• An employer, who would otherwise be eligible to provide health insurance under the Affordable Care Act, cannot avoid offering coverage by using a Healthcare arrangement. So for instance, an employer can’t say, “we aren’t going to offer coverage, but go buy an individual policy and we will reimburse you for it”. All funds or payment methods associated with HRA’s and Employer Payment plans count as “reimbursement”.
  • If an arrangement fails to satisfy the market reforms and may be subject to a $100/day excise tax per applicable employee (which is $36,500 per year, per employee) under section 4980D of the Internal Revenue Code.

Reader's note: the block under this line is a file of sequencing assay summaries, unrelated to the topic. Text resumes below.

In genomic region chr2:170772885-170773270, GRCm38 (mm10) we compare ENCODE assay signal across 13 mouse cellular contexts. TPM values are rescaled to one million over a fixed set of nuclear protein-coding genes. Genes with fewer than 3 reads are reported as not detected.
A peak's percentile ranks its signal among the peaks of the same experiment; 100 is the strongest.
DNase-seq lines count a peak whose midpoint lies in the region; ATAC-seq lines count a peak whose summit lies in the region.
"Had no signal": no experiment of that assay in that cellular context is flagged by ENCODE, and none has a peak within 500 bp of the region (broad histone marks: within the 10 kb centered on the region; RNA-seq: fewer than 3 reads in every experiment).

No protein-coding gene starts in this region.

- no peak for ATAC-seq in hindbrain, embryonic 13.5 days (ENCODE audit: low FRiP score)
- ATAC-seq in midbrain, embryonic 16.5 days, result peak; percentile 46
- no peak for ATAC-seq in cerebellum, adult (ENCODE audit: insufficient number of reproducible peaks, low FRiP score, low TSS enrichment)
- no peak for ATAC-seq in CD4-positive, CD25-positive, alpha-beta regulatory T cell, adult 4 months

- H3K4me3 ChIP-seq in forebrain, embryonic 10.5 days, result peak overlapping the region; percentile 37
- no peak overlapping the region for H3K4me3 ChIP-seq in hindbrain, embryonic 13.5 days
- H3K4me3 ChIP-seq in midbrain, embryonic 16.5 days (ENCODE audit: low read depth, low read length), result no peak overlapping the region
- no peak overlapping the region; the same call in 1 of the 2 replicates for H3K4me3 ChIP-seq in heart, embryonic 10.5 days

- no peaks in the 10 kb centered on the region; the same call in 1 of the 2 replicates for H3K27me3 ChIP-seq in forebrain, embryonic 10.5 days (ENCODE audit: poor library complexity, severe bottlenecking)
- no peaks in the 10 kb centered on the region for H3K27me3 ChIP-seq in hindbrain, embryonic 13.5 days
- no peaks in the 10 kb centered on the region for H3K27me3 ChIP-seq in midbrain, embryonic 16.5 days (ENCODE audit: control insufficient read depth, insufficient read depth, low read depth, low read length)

• This tax does not apply to small group plans (those with 50 or less full-time equivalents who don’t have to comply with the employer mandate).
  • No matter what size of the firm, employees can’t have access to a group health plan and get subsidies on the Marketplace (having access to employer coverage makes one ineligible for subsidies).
  • Employers who may owe the tax due to be confused in anyway may face a limited tax or no tax.

Defining Employer HealthCare Arrangements

Health Reimbursement Arrangements (HRAs): An HRA is an arrangement that is funded solely by an employer and that reimburses an employee for medical care expenses. Considered group health plans. They Cover premium costs and out-of-pocket costs.

Employer Payment Plans: Employer pays employee directly or insurer to cover premiums (not out-of-pocket costs). Are considered group health plans.

FSAs: An employer sponsored medical savings account for employees with tax benefits. Not group health plans. Only cover out-of-pocket costs.

Large Employers Versus Small Employers